I’ve been trying to pay attention to what’s been happening with that. A lot of amazing first-timers are going from indie darling to Marvel with nothing in between that feels like they have more creative control. I think once it gets to the Marvel stage, it really is so many cooks in the kitchen — like, is it even your voice at the end of the process? But I do want to bring Storm [the character from the X-Men] to the screen. I want to direct the “Storm” movie. And I want to work with those bigger tools and budgets. But ideally my first two projects really should feel aligned with my voice before it becomes this machine. My team is prepping me for that now.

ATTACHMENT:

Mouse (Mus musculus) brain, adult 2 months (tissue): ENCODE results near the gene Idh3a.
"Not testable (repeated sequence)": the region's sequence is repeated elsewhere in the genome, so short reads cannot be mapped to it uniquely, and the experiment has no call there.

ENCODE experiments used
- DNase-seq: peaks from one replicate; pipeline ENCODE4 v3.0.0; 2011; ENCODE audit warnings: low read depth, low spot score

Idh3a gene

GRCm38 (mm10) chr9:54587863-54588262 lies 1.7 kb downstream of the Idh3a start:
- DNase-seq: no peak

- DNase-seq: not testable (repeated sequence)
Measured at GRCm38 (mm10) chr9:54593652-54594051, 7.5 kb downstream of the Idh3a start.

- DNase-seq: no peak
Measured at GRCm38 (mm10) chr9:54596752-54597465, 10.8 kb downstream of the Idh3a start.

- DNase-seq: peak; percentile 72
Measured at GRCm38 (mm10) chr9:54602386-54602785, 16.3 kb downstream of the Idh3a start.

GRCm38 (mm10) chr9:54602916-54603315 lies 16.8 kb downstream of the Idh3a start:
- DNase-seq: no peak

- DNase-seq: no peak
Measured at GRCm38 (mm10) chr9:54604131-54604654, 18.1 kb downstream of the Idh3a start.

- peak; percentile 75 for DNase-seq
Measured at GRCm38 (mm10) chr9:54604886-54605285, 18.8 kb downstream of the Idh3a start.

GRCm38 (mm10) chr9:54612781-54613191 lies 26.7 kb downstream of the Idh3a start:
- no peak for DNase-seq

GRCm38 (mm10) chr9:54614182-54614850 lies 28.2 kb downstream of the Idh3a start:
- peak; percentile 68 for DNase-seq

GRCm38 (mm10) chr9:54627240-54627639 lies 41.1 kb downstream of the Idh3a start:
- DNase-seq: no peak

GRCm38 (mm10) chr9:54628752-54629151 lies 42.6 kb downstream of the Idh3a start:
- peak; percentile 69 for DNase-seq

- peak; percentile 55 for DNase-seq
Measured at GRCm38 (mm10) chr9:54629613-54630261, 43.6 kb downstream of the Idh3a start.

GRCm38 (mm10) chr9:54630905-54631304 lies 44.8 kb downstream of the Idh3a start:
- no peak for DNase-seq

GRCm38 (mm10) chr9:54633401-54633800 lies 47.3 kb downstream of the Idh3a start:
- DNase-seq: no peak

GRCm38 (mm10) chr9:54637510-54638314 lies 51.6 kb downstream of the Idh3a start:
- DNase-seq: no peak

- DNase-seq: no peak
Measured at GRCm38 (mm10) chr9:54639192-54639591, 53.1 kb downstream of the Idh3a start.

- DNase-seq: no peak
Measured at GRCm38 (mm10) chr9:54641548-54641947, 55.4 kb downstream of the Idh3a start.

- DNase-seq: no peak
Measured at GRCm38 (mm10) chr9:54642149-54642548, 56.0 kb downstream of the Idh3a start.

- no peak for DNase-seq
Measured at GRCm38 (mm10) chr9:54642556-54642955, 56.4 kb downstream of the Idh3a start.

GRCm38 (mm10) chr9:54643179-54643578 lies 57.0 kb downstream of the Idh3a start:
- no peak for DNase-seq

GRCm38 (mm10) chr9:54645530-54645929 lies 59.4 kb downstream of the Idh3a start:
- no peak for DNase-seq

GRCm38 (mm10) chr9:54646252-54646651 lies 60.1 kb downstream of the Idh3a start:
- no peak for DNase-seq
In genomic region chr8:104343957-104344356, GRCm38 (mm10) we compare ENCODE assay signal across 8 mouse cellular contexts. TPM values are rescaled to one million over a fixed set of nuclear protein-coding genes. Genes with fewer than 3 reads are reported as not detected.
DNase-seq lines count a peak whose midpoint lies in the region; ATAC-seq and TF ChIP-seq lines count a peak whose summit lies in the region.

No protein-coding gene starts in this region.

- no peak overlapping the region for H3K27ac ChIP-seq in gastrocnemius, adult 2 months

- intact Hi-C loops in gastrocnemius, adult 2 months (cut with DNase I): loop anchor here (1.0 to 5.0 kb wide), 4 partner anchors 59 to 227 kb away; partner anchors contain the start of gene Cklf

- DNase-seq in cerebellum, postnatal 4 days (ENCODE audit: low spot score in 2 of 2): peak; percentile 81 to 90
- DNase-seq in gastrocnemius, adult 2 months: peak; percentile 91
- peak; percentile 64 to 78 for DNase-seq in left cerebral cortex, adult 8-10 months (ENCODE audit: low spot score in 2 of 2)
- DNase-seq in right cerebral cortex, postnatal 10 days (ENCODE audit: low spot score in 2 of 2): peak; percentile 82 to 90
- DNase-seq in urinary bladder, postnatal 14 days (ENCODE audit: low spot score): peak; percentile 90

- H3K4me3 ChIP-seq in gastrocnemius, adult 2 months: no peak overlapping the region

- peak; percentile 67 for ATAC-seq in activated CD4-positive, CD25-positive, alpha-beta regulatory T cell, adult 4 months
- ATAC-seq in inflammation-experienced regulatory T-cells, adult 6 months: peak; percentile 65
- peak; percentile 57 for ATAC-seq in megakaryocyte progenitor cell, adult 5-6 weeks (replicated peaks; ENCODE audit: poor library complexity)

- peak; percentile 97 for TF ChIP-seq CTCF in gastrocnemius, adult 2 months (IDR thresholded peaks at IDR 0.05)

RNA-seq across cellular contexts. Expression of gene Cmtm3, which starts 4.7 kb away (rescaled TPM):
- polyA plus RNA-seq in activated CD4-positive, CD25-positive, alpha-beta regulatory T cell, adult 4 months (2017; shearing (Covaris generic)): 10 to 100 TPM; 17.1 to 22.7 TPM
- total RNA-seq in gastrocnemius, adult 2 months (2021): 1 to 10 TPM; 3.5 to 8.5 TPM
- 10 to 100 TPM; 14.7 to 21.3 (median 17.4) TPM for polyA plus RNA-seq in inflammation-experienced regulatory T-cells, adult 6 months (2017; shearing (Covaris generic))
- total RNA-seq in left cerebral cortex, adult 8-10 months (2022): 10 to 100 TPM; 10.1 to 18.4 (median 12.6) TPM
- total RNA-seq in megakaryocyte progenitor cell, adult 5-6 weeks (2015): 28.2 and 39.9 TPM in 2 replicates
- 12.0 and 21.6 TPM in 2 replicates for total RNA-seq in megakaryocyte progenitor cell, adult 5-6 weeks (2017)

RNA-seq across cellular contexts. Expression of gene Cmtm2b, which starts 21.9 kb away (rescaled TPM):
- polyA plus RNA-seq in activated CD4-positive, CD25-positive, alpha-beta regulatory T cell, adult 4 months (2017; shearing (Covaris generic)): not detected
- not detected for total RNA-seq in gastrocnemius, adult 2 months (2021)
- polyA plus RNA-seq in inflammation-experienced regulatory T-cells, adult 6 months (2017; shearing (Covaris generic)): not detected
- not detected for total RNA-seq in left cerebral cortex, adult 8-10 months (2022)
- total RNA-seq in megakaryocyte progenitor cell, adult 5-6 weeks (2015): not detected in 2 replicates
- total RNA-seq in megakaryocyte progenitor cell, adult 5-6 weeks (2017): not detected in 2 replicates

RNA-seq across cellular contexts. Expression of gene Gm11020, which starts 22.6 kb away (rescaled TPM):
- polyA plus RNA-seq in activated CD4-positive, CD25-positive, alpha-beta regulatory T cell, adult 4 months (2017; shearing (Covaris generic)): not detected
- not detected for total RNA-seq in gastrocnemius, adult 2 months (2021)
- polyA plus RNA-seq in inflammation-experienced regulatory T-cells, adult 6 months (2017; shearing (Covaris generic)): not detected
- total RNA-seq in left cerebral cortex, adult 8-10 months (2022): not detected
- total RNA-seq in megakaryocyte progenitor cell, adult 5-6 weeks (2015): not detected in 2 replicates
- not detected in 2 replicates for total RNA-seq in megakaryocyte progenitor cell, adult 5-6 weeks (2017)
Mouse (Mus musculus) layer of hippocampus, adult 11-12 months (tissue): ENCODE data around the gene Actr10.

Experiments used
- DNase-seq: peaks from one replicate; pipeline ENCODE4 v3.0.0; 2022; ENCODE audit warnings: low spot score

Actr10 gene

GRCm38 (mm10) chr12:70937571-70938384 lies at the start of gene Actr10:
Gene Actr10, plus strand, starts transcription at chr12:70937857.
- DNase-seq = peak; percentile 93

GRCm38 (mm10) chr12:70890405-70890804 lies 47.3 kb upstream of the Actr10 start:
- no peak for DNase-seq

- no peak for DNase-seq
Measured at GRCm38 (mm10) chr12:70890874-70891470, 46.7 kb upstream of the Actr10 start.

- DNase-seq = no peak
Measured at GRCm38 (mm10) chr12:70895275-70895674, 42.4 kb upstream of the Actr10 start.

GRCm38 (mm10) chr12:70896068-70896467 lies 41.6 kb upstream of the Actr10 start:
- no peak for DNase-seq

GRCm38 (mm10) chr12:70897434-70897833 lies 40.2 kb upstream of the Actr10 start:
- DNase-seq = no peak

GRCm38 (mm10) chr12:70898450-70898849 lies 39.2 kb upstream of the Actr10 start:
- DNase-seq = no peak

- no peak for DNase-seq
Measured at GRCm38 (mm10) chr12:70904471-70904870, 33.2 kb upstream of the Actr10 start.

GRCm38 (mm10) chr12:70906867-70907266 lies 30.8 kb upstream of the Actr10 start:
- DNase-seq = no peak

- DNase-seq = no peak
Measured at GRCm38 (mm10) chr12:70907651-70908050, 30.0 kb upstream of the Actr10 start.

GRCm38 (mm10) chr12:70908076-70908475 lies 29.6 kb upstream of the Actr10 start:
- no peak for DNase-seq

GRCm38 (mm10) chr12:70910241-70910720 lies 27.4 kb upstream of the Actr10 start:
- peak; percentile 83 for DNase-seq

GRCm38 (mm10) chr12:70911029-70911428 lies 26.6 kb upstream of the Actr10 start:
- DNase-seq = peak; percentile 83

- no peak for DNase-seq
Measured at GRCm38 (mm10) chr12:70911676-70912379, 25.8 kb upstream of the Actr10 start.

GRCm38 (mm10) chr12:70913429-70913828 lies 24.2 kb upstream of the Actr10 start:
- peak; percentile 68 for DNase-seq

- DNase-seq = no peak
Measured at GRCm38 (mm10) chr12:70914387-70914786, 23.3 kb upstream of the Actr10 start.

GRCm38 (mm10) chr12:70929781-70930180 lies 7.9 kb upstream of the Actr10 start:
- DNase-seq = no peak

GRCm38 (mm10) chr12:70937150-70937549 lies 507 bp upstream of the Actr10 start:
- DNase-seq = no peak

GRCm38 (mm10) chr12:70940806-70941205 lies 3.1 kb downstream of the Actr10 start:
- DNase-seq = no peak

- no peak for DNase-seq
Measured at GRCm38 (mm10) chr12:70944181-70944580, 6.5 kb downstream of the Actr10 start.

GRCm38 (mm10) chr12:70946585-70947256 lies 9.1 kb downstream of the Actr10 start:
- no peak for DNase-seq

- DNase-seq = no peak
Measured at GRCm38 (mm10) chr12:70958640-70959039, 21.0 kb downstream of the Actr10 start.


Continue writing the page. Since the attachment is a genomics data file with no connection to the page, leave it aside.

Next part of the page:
How do you feel about TV opportunities?
I want an original series. I’ve been gunning for it since I dipped my toe into the industry. Since I got management and agents I was like, “Yo, so the plan is, I want an original series based on my vampire short.” I think I’m getting closer to the goal of having an original series. Episodic seems to be where it’s at right now for retaining your power as a creator. Cinema is great and gorgeous, but this new landscape feels very serialized. I was watching “Squid Game” and thinking, “yes, this is the kind of stuff I wanna make.”
Say that loud enough and Netflix will call you.
Netflix is calling! They just need to understand that I’m not a work-for-hire director. Yet.